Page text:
In the alleyway, beside the camera shop, she walks determinedly away. All sway of hips and flow of clothes. Away toward something better.
Toronto’s alleys are veins trailing from its beating heart. Where debris collects, where life travels through. Where things start and end.
An abandoned paperback, left to the elements on a fire escape. King Street West, near Bathurst.
Bright Street: a vibrant name for a lovely short street, curving upward to Queen East.
The best part: The rogue bungalow with a turquoise door. One floor was enough. So nah.
Above, the rumbling and roaring is muted.
Below, tired engines get respite from the sun, the shadows of its steel bones flickering across the faces of blinking passengers.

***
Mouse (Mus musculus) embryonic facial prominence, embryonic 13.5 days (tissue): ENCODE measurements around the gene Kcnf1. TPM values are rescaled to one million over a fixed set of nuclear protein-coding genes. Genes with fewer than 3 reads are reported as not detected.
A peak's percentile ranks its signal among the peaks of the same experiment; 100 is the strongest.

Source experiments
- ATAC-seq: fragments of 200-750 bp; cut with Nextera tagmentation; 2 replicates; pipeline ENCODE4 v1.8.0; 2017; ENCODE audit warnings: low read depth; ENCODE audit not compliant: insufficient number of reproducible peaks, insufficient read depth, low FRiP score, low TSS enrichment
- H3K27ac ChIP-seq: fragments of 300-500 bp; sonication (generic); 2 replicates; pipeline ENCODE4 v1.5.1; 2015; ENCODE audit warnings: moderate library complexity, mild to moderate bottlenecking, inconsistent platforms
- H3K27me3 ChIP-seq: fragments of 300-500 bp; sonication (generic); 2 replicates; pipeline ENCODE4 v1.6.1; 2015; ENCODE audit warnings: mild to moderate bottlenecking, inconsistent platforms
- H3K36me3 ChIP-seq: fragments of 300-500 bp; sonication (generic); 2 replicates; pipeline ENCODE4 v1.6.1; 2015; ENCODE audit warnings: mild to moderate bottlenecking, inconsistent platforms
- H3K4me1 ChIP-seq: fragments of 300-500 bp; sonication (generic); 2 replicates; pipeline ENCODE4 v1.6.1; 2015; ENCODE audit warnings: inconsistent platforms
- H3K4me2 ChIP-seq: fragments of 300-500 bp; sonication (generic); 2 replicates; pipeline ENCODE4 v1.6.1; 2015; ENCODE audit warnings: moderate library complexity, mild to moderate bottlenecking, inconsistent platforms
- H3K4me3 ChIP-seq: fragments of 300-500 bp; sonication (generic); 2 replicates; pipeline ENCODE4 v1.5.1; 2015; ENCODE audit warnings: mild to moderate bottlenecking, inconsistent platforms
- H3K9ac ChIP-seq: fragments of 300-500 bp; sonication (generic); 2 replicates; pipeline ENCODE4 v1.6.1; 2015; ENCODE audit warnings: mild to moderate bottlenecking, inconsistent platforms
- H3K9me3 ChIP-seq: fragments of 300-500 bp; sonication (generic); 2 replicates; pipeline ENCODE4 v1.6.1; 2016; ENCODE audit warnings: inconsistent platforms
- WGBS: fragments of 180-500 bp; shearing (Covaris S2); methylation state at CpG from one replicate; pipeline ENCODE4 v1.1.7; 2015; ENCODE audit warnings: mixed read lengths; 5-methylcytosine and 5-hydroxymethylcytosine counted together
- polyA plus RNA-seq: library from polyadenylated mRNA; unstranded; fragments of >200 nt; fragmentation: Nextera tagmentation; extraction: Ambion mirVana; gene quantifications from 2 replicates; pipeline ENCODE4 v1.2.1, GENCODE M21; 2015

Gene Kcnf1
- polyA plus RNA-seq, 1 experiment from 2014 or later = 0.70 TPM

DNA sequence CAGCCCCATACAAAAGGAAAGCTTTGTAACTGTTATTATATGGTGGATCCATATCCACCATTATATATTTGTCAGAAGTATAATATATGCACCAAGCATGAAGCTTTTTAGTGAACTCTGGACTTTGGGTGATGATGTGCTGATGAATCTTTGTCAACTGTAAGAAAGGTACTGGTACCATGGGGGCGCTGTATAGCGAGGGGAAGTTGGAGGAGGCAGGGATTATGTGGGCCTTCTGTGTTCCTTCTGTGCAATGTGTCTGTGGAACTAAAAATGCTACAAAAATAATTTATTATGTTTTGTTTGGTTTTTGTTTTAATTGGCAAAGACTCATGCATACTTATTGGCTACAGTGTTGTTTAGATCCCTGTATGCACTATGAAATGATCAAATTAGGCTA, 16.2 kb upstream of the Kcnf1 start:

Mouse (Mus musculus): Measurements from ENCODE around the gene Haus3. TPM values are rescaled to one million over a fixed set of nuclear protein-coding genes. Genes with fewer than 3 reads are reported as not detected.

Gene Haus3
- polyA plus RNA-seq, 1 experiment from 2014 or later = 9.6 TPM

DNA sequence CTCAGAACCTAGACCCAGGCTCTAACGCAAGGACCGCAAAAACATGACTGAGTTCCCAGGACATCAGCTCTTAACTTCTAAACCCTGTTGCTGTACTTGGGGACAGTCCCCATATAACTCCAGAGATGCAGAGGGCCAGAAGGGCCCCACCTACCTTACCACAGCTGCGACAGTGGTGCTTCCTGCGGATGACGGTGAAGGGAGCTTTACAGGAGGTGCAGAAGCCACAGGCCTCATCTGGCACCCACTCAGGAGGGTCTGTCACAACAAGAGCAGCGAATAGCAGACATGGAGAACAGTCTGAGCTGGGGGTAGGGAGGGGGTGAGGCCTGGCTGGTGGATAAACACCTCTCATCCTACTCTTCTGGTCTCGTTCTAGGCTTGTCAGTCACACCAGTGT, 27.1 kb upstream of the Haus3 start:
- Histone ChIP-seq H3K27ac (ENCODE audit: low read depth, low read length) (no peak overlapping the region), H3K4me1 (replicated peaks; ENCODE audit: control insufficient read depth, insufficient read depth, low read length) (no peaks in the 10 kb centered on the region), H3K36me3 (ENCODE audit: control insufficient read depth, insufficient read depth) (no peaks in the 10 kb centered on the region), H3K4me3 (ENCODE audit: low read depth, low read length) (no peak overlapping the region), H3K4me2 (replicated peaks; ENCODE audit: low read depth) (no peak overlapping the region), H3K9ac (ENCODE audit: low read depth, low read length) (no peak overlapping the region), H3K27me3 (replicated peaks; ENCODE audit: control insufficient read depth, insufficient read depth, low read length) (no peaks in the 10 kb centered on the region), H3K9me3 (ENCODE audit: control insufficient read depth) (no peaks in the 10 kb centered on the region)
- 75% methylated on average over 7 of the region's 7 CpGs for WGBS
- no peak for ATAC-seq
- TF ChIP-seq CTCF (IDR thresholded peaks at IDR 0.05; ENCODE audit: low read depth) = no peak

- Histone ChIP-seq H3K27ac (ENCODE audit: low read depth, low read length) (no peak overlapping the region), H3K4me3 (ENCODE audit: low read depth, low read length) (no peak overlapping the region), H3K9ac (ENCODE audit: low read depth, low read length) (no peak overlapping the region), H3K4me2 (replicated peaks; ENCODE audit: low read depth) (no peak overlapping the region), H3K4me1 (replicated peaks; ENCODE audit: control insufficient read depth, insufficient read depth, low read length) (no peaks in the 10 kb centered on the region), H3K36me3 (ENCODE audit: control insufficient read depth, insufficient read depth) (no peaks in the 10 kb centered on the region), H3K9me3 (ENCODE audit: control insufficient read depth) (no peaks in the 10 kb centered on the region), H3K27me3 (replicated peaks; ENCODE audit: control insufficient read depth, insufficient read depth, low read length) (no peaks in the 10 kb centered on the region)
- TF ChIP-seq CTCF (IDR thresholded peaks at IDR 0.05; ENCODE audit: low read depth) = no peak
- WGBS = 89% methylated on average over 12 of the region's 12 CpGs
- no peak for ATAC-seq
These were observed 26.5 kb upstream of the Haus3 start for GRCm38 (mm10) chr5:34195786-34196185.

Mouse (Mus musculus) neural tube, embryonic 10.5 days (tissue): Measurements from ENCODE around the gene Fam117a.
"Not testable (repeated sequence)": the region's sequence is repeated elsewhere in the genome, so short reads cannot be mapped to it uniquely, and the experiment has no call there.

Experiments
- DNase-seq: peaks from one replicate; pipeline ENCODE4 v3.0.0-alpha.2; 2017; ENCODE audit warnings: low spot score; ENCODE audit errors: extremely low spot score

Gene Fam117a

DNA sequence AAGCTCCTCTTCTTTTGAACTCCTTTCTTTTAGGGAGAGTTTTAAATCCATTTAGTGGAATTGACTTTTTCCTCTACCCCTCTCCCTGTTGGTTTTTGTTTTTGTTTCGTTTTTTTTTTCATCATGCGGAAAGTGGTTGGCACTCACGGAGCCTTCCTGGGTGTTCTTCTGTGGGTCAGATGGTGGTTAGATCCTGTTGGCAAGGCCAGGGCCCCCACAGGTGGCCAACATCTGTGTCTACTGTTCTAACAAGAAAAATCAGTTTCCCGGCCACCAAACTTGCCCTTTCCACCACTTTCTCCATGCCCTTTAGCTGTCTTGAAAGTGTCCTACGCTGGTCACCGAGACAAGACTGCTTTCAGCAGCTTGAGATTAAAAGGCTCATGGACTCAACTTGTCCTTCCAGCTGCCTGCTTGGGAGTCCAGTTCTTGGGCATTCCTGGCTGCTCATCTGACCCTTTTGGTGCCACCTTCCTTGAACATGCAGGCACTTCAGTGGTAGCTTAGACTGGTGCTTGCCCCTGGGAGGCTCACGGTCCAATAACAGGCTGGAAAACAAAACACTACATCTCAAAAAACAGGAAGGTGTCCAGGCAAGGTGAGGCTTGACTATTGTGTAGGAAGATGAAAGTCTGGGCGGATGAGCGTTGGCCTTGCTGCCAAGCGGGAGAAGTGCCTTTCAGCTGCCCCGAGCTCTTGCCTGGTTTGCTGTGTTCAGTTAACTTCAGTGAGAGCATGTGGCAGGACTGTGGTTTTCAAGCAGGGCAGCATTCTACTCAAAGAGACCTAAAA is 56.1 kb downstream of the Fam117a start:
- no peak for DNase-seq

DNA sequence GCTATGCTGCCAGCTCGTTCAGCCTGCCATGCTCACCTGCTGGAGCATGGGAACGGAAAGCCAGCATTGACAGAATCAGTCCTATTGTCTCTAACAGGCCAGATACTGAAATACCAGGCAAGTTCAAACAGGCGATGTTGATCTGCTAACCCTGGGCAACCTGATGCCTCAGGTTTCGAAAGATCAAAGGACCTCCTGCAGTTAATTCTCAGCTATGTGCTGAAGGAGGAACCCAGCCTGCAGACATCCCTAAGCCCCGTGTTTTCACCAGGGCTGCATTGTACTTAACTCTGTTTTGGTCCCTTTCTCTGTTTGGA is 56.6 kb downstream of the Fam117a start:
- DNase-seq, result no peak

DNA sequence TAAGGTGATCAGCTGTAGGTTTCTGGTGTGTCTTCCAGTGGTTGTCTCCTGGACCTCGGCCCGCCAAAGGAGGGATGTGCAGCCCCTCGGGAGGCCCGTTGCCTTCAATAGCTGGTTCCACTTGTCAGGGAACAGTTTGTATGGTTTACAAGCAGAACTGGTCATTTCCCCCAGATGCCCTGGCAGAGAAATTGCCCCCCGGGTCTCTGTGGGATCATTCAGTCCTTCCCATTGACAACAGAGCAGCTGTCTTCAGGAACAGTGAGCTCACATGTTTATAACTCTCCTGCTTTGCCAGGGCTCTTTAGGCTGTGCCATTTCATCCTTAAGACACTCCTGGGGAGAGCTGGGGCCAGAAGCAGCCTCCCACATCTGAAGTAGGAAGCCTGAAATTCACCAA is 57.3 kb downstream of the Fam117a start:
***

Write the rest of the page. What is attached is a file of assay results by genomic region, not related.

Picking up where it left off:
If you need to use the bathroom at a restaurant in the city, you’ll need to go down some steps. Probably somewhat dangerous steps: uneven, unforgiving, unnerving. Then probably down a dark hallway, too. Past storage cupboards, unmarked closets, supplies. And when you finally find the bathroom, you might change your mind.
Watching all the marks made
on a home over a decade
be etched out: plastered and
painted over. Whitewashed.
Can feel like a cleansing.
Can feel like an erasing.